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Thread: Don't faint...I bought an interface

  1. #11
    Member PJSprog's Avatar
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    Going the same direction this week, Dedman. Picking up a new (to me) computer tonight, and an interface probably this weekend. Also going the Reaper route. Read a lot of great things about it.

    Finally ditching the Roland VS1824CD machine. It's been good to me, but time to move on.
    What Did You Play Today? ~PJS~

  2. #12
    Overlord of Music Simon Barden's Avatar
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    Audacity isn't really a full DAW. It's useful for editing the odd file but it comes with limited tools and lacks a whole raft of features that you get with a proper DAW, even the cut-down versions. You can only create a few tracks, so it's really best left alone f you want to be creative.

    Reaper is great if you 'get it', but I've always been a Cubase user and though I've tried Reaper a couple of times I've always given up swearing in frustration at how illogical it all is and nothing is in the right place. Cubase is probably the one I know that's most like using a mixer. But you do have to be prepared to keep shelling out if you want to move on to the next version, so Reaper is one of the cheapest starting points (though it's easy to spend a fortune on plug-ins).

    I'd suggest starting with a cut-down version of a DAW until you find your way around, but Reaper has no cut-down version, so it is very much being thrown straight in at the deep end and hoping you manage to swim to the side.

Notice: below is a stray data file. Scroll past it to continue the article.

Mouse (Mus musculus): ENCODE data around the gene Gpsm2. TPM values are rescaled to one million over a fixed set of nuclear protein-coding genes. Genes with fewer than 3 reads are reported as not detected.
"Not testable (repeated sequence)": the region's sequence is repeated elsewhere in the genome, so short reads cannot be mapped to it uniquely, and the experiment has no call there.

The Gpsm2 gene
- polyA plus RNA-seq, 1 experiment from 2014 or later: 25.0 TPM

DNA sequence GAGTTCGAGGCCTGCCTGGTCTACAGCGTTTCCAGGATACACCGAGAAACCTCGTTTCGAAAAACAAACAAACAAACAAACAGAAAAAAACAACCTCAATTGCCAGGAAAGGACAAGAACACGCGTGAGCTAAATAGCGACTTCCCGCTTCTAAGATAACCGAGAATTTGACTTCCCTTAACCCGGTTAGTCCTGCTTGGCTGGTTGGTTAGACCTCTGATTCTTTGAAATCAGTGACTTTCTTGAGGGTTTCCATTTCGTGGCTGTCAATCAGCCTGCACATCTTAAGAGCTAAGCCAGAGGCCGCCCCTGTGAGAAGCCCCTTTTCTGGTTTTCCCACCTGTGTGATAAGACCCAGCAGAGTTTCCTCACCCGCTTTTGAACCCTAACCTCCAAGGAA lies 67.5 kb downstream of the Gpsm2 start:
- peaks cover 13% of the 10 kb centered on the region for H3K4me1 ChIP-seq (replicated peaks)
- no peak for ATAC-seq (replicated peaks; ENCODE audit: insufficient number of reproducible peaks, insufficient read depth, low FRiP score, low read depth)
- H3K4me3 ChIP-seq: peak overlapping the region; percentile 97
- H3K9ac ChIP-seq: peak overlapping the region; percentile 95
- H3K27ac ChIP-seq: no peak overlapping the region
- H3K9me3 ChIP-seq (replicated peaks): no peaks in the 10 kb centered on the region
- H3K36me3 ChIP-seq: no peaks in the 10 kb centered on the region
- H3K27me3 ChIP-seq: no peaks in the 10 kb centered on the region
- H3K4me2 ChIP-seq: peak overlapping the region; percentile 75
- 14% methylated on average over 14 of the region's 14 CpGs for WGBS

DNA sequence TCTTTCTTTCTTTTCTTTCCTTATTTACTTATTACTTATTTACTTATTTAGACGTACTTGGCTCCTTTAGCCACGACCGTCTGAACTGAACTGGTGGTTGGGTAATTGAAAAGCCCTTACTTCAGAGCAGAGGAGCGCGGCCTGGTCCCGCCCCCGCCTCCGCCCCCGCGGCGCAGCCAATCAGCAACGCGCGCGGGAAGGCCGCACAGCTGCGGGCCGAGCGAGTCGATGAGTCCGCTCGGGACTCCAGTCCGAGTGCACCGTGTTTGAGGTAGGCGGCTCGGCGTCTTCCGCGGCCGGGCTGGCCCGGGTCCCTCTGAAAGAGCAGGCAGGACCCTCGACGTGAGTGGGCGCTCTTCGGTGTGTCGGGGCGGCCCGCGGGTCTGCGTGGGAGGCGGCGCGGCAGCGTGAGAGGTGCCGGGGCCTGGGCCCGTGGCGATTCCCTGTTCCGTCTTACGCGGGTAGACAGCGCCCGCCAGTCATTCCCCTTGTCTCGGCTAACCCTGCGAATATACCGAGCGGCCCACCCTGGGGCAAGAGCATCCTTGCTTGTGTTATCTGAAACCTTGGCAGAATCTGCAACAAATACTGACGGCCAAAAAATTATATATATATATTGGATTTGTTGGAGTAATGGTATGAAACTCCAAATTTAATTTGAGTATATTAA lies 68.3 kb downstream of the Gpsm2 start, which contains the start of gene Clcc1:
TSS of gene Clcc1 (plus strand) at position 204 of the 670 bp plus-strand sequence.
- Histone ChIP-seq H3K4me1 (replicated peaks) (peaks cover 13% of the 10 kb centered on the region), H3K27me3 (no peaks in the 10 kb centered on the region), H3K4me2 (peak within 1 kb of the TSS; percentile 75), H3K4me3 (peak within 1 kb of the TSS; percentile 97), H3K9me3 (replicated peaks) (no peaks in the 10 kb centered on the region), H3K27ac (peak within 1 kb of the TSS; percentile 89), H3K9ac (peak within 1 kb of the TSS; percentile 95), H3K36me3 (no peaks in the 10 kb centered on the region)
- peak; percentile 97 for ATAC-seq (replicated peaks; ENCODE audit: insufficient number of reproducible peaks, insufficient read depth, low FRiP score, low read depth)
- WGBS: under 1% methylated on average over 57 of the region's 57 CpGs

3. #13
    Overlord of Music dave.king1's Avatar
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    I've been using Reaper for a few years now after having a hate / hate relationship with Cubase and not getting into Protools or Cakewalk at all ( have the grey hair to show for the effort with those I don't use )

    I have a bunch of 3rd party plugins but the native Reaper ones are the ones that do all the work, Reaper has more native plugins than you can poke a stick at and the main ones I use are EQ, Comp, Delay, Verb & Trem, I also have Kuassa Vermillion as an amp sim that I find meets my needs. ( also use Reatune because 70+ year old voices don't quite hit the notes like they did 40 years ago )

    It doesn't really matter which DAW you finish up with, it's the creation of templates and workflow that is the answer to a maidens prayer.

    Focusrite Solo comes with a Comp and EQ that look pretty good but haven't done much with them yet and there's also a few extra bits of software that have extended trial which I haven't installed.

    Feel free to fire Reaper questions my way and I'll help where I can.

    We have an album recorded & mixed in Reaper coming out in the next couple of weeks and another 50 tracks well under way
    Last edited by dave.king1; 14-03-2019 at 04:37 AM.
    Regards
    Dave King

  4. #14
    Member blinddrew's Avatar
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    I hope there'll be an appropriate promotional link for the album here Dave?

    Likewise happy to chip in on any Reaper questions if I can help.

    Oh yes, and if it's the standard focusrite scarlett compressor, I rather like it.

  5. #15
    Member corsair's Avatar
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    "looks around the room shamefully"

    I use an old Digidesign Mbox2, bought off eBay for pennies. It does everything I want it to do and I'm now wondering what the differences are from the newer generation of interfaces? It came with no software, but I downloaded the drivers and it hooks into Garageband seamlessly and performs its' tasks very well.... as far as I know!